Published October 24, 2021

Legislative Leader on Redistricting

Written by
Kim Fundingsland
| The Dakotan
Sen. David Hogue, R-Dis. 38, Minot [Photo provided by the North Dakota Legislative Assembly]
Sen. David Hogue, R-Dis. 38, Minot [Photo provided by the North Dakota Legislative Assembly]

Expectations for upcoming session

MINOT – North Dakota’s 47 legislative districts are about to get a new look, a realignment made necessary following the latest census. The state’s districts are required to have reasonably equal populations to ensure that all state citizens are equally represented at the capitol.

A special redistricting committee has come up with a proposed new alignment which will be presented to state lawmakers when they reconvene November 8 in Bismarck. Legislators have determined to reconvene to primarily address redistricting but must comply with the 80-day session limit. The most recent session of the legislature lasted 76 days, leaving just four more days for legislators to complete any new business.

However, if Gov. Doug Burgum should decide to call a Special Session there would be no limit as to the number of days legislators can meet. To date, there has been no firm indication from Burgum as to whether he will call a Special Session.

Sen. David Hogue, R-Dis. 38, Minot, is the Majority Caucus Leader. He was not a member of the redistricting committee, composed of eight members of the Senate and eight from the House of Representatives, but is aware of the committee’s proposed plan.

"We shouldn't be giving preferential treatment. I don't try and figure out what a judge might say before I vote; just make the best policy."Sen. David Hogue, R-Dis. 38, Minot

“One item that caught my attention was subdistricts in District 4, the MHA Nation, and in District 9 at Rolette,” said Hogue. “I don’t particularly support that. I think it is unnecessarily divisive.”

Those two legislative districts, as proposed by the committee, would be divided into subdistricts A and B, that would each elect a representative. One of the subdistricts in each district would be defined as being within the existing boundaries of the Fort Berthold or Turtle Mountain Reservations.

Hogue cites a recent example of cooperation between the MHA Nation at Fort Berthold and the State in making his case against the proposed subdistricts.

“I supported a bill already passed, supported by Governor Burgum, that the MHA Nation or the Highway Patrol can respond to help each other. The BIA can respond off the reservation and the HP can respond,” explained Hogue. “We want seamless cooperation. That’s the direction we should be going. This subdistricting erects a new criterion because we are separated.”

The issue of subdistricts devoted to reservation boundaries, if approved by legislators, is one that seems destined for a court challenge as to whether such a plan favors one group of voters over another. As a legislator, Hogue says his focus is on what believes is “good policy.”

“All 47 districts have to be approximately 16,500 people. We shouldn’t be giving any preferential treatment. I don’t try and figure out what a judge might say before I vote; just make the best policy,” stated Hogue.

"There's just not the votes for extra spending now. I don't see us getting too extravagant." Sen. Hogue

North Dakota has received a large sum of money, about $3-billion, from the Cares Act enacted during the President Donald Trump administration, and from the American Rescue Plan touted by President Joe Biden. Approximately $2-billion has already been designated for counties, cities, and school districts throughout the state. How to disperse the remainder of the money is expected to be debated at the upcoming session.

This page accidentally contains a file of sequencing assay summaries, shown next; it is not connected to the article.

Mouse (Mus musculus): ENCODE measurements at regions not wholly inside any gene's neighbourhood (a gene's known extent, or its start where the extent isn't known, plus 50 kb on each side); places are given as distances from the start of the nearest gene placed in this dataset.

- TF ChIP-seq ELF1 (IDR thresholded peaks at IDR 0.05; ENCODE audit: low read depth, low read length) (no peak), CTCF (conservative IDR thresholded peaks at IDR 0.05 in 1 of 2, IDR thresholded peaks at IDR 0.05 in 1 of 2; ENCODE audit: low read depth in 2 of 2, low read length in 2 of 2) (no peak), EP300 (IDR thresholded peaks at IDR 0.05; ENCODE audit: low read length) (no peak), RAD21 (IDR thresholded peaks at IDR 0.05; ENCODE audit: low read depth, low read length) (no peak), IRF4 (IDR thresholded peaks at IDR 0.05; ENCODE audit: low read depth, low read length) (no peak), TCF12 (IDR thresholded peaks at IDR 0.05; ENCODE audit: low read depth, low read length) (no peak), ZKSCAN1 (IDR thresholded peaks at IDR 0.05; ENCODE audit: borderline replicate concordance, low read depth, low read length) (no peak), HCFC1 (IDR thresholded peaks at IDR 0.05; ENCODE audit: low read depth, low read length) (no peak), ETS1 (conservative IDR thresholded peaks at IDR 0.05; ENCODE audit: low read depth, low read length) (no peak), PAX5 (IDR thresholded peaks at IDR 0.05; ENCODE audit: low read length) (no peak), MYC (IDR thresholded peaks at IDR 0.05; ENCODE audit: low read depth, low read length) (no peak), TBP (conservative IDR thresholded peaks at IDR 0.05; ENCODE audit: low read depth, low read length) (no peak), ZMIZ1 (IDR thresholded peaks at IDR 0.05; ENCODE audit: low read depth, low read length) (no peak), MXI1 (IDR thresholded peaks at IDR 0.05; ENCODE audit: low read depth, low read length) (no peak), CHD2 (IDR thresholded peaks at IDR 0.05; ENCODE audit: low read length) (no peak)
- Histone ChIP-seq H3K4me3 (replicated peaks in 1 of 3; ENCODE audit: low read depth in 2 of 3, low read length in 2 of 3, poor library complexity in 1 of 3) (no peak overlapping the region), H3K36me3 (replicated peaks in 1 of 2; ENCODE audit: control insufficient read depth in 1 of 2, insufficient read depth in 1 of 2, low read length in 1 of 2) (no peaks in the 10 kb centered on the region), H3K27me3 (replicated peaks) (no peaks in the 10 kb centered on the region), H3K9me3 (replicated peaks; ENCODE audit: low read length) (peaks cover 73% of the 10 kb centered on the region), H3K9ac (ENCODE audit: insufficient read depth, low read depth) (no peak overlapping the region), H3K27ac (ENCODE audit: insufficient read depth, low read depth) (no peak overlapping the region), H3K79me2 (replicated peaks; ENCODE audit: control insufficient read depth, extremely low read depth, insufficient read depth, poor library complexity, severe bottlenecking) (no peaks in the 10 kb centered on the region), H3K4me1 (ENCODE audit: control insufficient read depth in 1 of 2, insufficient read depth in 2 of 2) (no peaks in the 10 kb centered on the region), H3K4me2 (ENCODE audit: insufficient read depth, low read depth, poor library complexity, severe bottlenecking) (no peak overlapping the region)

“We’ve got about a billion of discretionary dollars. The Governor is pushing to spend it all,” said Hogue. “I think what will happen is that we will spend some and keep some. If I had to guess, it will be allocated strictly for road infrastructure, bridges. I don’t know what else will qualify.”

It is expected that some spending items spurned by lawmakers in the most recent regular session of the state legislature might resurface. Hogue says he doesn’t think such efforts will be successful the second time around.

“There’s just not the votes for extra spending now. Let’s get the roads done,” said Hogue. “There’s some county and state highways that would blow you away, given how tough of shape they are in. I don’t see us getting too extravagant.”

The state has until 2026 to spend COVID Relief dollars, meaning allocation of remaining funds can be decided during the 2023-24 legislative session.

"I know there will be an effort to pass a bill about prohibiting mandatory vaccinations for employees, and I think we'll pass it. There's pretty strong support for that." Sen. Hogue

A hot topic of discussion in North Dakota, and across the United States, is COVID-19 and vaccination mandates. Statistics show a majority of people have been vaccinated but, even among those who have received vaccination against COVID-19, there’s support for freedom of choice versus a mandate. Some people have a history of reactions to vaccines or have already had a bout with COVID and carry anti-bodies believed to be as much or more effective than a vaccine.

“I know there will be an effort to pass a bill about prohibiting mandatory vaccinations for employees and I think we’ll pass it. There’s pretty strong support for that,” concluded Hogue. However, legislative leadership holds the power of deciding what delayed bills will be heard by the entire legislature. Which bills they choose, if any, remains to be seen. 

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